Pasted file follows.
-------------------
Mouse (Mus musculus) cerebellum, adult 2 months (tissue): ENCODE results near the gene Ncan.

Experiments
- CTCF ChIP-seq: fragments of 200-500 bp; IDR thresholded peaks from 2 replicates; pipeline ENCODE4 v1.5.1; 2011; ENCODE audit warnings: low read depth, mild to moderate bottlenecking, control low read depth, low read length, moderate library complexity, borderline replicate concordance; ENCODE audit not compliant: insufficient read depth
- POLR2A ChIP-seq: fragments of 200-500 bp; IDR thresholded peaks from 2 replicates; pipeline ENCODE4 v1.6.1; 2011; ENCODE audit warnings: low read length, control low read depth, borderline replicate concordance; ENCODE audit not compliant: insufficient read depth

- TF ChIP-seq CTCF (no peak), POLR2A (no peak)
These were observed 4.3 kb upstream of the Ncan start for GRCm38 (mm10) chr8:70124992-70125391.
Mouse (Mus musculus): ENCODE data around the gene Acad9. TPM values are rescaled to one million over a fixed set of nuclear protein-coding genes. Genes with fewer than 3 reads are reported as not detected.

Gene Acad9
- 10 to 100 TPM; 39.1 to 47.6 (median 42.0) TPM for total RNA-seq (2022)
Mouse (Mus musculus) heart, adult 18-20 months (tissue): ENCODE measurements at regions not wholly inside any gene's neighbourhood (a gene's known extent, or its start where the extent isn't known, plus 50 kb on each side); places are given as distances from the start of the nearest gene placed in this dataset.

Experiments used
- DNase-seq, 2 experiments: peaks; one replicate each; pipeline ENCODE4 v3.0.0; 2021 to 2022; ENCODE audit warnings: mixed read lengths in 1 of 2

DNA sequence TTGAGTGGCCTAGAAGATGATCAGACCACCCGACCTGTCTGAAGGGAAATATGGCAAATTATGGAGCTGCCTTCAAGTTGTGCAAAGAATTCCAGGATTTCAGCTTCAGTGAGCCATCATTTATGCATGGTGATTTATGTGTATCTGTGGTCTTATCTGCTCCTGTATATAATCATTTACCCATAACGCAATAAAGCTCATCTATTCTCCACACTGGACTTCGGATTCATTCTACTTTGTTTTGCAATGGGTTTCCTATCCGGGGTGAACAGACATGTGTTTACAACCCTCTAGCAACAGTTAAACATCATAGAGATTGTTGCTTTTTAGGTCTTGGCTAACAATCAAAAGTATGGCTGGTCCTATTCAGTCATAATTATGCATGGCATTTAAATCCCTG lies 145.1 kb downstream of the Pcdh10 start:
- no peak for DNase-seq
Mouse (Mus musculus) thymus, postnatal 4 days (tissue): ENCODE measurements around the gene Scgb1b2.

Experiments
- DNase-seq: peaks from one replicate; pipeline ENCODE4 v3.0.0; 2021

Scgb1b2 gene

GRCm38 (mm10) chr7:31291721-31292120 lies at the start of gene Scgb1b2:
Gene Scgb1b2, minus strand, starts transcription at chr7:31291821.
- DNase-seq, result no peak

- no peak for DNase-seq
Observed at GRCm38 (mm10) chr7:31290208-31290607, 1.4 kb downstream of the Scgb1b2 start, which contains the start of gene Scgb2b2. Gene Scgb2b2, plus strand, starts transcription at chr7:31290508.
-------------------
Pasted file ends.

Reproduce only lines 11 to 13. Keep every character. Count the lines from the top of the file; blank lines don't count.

Experiments used
- DNase-seq, 2 experiments: peaks; one replicate each; pipeline ENCODE4 v3.0.0; 2021 to 2022; ENCODE audit warnings: mixed read lengths in 1 of 2

DNA sequence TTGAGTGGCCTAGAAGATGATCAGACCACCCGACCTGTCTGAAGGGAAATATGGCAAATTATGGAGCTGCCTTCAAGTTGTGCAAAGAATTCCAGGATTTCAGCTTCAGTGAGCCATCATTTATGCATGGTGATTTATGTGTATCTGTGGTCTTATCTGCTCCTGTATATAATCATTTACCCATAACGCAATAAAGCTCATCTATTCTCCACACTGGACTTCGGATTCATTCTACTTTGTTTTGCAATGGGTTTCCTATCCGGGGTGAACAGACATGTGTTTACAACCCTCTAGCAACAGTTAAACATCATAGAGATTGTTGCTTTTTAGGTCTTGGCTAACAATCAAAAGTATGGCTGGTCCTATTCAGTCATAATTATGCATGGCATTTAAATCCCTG lies 145.1 kb downstream of the Pcdh10 start: